“Come and See”
Sunday, January 18, 2015
First Congregational United Church of Christ – Sermon by Rev. Caela Simmons Wood
As you might imagine, our household is a pretty active place. With two kids under the age of five, something is always being built…out of blocks, Legos, old cardboard boxes, rubber bands – you name it. Many times each day, David and I hear small voices say to us, “Mama! Daddy! Come and see! Come and see what we made!”
“Come and see.” Three short words that open up an entire world. They are an invitation, not just to look at something but to be in relationship. The words are offered from one person to another as a gift. “Come and see this thing that is important to me. I want to show you this part of me because I care about you and I want to deepen our relationship.”
When someone you care about says, “Come and see,” you go and see. Oh, maybe you don’t care so much about whatever it is you’re going to see, but you go because you care about the person. If it’s important to them, it’s important to you. So you stop what you’re doing and GO and SEE.
Last weekend about 12 of us went to see the movie Selma. It was absolutely masterful and if you haven’t seen it yet, I highly recommend that you GO and SEE it (see what I did there?).
So much of the civil rights movement was about inviting people to come and see. When the organizers in Montgomery decided that the time was ripe for Rosa Parks to be arrested and begin the boycott, they invited the rest of the nation – “Come and see,” they said. “See what we live with here in Alabama. Come and see,” they said. “See our strength, our determination as we walk to work, to school, day-in and day-out for 385 days.” Just stop for a moment and think about that – walking or sharing a ride with friends everywhere you go for 385 days. “Come and see,” they said. And white people all over this nation began to open their eyes.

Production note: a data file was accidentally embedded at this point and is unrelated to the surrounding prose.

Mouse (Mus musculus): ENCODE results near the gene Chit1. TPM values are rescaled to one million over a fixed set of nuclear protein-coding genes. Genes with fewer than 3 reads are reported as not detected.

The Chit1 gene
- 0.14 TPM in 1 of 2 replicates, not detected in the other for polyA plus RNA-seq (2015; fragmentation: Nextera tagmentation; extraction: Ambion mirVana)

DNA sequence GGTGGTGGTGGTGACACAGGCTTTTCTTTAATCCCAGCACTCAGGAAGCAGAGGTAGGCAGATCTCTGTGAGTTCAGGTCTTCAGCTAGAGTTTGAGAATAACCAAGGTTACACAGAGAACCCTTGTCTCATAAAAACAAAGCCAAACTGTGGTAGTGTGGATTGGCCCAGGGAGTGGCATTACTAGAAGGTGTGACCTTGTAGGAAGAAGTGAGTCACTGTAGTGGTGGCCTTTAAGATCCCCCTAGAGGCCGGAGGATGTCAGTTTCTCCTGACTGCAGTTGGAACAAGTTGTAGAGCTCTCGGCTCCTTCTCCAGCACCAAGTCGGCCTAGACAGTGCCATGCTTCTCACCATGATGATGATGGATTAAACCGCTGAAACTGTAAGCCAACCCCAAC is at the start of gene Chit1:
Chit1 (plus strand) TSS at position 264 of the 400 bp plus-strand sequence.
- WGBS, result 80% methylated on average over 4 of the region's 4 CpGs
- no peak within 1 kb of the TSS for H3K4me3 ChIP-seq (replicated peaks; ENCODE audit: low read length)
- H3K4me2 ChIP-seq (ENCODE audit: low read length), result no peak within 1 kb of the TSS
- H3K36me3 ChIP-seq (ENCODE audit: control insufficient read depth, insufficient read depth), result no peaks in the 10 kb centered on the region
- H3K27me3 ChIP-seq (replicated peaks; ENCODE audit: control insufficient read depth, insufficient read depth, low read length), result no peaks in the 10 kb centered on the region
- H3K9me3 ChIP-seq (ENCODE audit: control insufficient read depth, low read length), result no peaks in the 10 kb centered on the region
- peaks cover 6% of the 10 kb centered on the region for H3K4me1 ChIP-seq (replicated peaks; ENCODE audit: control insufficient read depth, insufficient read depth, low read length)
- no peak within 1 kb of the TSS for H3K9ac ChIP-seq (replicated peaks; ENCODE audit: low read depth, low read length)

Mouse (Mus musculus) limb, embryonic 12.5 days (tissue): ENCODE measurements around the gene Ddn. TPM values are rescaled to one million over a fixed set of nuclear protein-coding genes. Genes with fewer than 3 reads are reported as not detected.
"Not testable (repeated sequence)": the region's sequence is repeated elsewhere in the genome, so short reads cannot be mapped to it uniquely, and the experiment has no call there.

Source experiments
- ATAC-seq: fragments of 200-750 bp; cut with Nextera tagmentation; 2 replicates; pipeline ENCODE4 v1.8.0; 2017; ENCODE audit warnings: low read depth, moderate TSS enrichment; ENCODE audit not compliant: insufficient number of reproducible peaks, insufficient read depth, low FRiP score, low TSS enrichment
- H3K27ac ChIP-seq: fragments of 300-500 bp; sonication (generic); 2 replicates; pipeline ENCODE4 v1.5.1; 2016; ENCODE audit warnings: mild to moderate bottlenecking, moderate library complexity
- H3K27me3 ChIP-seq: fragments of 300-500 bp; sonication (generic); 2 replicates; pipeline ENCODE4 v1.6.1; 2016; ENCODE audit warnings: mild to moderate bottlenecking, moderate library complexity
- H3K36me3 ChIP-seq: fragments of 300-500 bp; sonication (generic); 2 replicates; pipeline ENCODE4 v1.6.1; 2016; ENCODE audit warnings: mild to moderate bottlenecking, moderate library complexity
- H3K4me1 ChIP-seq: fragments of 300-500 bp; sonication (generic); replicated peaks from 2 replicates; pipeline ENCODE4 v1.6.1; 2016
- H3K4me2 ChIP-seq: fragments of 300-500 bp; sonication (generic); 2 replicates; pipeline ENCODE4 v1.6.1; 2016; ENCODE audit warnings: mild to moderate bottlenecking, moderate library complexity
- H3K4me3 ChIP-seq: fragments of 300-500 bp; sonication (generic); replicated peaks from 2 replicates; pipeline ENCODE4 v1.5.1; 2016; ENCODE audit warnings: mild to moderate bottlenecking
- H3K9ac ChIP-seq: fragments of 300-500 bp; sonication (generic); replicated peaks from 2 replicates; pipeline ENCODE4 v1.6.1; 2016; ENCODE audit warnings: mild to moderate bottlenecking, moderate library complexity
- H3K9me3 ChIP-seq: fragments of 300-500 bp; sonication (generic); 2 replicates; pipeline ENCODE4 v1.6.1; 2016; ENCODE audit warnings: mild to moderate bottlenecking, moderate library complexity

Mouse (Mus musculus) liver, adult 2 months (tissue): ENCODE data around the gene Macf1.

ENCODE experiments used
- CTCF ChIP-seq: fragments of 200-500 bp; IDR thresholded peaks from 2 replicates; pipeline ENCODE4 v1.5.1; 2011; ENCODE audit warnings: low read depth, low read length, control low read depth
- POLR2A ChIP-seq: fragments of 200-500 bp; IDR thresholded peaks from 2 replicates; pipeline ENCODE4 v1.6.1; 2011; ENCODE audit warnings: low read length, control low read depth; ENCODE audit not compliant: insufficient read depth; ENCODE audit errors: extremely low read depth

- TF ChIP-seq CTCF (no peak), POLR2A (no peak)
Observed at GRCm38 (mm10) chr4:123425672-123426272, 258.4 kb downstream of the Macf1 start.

Seven years later, in 1963, Dr. King gathered with other leaders in Birmingham, Alabama. The city was nicknamed “Bombingham” because there were over 50 unsolved race-related bombings. “Unsolved” because none of the white officials made any attempt to investigate. “Come and see,” they said from Birmingham. “See what we live with. See the footage on the nightly news as we are kicked, spat at, screamed at for sitting at a lunch counter. See us on the front page of your newspapers as those who have promised to serve and protect turn hoses and dogs on our children. Come and see.” And white people all over this nation began to open their eyes….and their hearts, just a little bit.
Two years after that, the setting was different but the invitation was the same. This time it was in Selma, Alabama. The issue at hand was the right to vote. Although almost half of the population there was black, there were only a handful of registered black voters in the county. The Student Nonviolent Coordinating Committee had been there for several years, teaching nonviolent tactics, preparing the way for a massive action. King and others from the Southern Christian Leadership Organization showed up in early 1965 to see if the time was right.
There is a scene in the movie Selma where Dr. King talks with student leaders John Lewis and James Forman. They are giving him a hard time because the SCLC had failed so miserably in their recent campaign in Albany, GA. King explains that nonviolent resistance means doing things perfectly for a long time and relying on the powers that be to mess up….so that people can see how bad thing are. The sheriff in Albany, Laurie Pritchett, never messed up. This was different, King explained, than Bull Connor in Birmingham, who made a fool out of himself daily. King asks the student leaders, “What I need to know is this: is Jim Clark a Laurie Pritchett? Or is he a Bull Connor?”
They believe Jim Clark is like Bull Connor – that he is likely to overreact, to make things exceedingly difficult for the protestors. And so the people of Selma say to the nation, “Come and see.” The cameras descend as the marchers prepare to cross the Edmund Pettus Bridge on March 7. And the troopers are there with clubs, and tear gas, and horses. They brutally attack the peaceful protesters. The white people of the U.S. gather around their TVs in their living rooms. And they see. And they are horrified. And when Dr. King issues the invitation to clergy around the nation, “Come and see. Come and march. Come and stand with us,” people of every race and creed respond.